A good many people have criticized the Tango because they have seen it improperly danced, and a great many others because they concluded at once that it was too difficult ever to become popular. However, in its present form, with only six steps and four figures (instead of the original eight), it is no longer intricate. Occasionally, in exhibition dances, you see an eccentric performance called the "Somebody's Tango," and this dance usually includes a great deal of kicking, stamping and wriggling of the shoulders. I am always sorry to see this, because I believe so sincerely in dancing as a beautiful art and I love the Tango for the simple harmony of its movements.

If there is any receipt for the proper execution of this dance, its two chief ingredients are poise and digility. The centre of movement lies in the knees; above the waist the dancer should be relaxed, plastic, but not dissolved into a series of hunches and twists.

Now that the Tango has been standardized, a description of its figures is comparatively easy to follow: It is danced to two-four time, though with a peculiar rhythm which is at once a guide and an inspiration to the beginner.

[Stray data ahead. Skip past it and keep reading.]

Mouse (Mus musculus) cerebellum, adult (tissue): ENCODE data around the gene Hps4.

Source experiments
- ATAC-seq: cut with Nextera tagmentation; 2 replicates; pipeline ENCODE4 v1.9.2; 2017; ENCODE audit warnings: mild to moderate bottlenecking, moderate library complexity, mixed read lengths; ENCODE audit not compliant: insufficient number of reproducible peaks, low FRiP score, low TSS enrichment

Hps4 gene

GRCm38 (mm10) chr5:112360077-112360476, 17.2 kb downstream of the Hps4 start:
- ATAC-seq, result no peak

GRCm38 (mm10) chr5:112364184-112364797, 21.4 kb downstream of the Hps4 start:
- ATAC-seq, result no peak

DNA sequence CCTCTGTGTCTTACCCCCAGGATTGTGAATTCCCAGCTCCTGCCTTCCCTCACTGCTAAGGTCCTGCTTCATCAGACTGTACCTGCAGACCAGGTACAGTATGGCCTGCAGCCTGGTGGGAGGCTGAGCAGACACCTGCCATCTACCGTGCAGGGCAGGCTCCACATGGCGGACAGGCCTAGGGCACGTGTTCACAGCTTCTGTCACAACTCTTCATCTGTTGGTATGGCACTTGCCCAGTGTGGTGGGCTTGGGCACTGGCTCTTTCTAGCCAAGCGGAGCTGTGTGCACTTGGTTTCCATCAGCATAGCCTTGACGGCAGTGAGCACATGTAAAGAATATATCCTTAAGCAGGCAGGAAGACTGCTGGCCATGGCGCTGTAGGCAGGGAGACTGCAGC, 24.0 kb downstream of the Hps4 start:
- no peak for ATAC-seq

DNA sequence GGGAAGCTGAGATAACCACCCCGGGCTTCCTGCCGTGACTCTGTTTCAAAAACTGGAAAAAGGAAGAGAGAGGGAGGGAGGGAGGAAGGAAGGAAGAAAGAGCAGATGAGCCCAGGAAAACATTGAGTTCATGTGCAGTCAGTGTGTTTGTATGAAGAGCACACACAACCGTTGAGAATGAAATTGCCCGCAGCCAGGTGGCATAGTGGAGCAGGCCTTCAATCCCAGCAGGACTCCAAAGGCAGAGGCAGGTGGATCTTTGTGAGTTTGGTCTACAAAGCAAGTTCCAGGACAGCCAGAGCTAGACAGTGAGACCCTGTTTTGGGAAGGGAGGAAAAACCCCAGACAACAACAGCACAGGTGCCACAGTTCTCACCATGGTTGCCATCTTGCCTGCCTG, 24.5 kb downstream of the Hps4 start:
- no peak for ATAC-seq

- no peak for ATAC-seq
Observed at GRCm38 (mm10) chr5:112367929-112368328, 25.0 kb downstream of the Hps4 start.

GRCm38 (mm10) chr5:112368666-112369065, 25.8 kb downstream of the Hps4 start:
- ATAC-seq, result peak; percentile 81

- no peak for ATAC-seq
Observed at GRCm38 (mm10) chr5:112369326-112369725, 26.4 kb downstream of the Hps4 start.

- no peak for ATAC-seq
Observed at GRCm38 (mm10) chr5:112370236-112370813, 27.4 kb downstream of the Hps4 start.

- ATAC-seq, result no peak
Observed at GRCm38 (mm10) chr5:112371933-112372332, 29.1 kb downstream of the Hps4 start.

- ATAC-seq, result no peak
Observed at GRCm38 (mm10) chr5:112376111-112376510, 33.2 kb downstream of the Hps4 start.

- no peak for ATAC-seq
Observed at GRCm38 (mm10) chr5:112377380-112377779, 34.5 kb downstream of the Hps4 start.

There are eight measures and sixteen counts to each figure. The waltz-position is the accepted manner of beginning the dance, the man's left hand extending with the palm turned partly upward and the women's right resting lightly in it. The arms are always curved. The man's right arm is around bis partner's waist, supporting her slightly. The Tango is the exception to the rule that all dances begin with the left foot for the man. In this case be starts with the right.


The Promenade. The man walks forward four steps, beginning with his right foot; the woman walks backward four steps, beginning with her left.

The Half Cortez. The man steps forward on the right foot, points the left loot in front, slightly turning the body to the right. Count two and go back with the left, slightly bending the left knee and raising the right toe.

The woman steps backward with the left foot, pointing the right backward and slightly turning the body to the right. Count two and go forward with the right, slightly bending the knees and raising the left heel.

Repeat the Hall Cortez twice.